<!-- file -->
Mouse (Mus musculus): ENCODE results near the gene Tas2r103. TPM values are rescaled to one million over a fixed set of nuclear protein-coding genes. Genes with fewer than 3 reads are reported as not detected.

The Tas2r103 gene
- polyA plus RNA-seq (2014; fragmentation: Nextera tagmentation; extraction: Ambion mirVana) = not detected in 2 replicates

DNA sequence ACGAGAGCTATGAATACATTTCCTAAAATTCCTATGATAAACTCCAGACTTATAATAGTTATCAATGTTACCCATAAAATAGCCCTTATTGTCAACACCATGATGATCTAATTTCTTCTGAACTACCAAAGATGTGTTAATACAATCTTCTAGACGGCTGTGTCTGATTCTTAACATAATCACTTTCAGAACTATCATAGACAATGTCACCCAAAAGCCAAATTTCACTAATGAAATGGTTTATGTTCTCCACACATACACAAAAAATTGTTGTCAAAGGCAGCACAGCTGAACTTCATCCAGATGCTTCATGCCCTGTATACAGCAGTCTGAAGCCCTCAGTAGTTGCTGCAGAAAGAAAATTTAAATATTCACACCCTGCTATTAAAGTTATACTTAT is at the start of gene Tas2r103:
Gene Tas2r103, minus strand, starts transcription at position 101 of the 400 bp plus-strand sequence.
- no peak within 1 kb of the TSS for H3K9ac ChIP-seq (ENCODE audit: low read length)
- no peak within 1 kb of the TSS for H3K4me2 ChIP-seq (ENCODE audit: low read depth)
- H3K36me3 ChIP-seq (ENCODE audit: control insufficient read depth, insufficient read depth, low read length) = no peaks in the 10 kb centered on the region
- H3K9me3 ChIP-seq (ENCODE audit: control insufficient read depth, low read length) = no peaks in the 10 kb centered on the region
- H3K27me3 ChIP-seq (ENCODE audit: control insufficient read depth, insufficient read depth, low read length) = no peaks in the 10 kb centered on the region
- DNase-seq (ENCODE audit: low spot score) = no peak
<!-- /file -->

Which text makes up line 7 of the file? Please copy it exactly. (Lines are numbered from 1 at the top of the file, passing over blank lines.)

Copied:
- no peak within 1 kb of the TSS for H3K4me2 ChIP-seq (ENCODE audit: low read depth)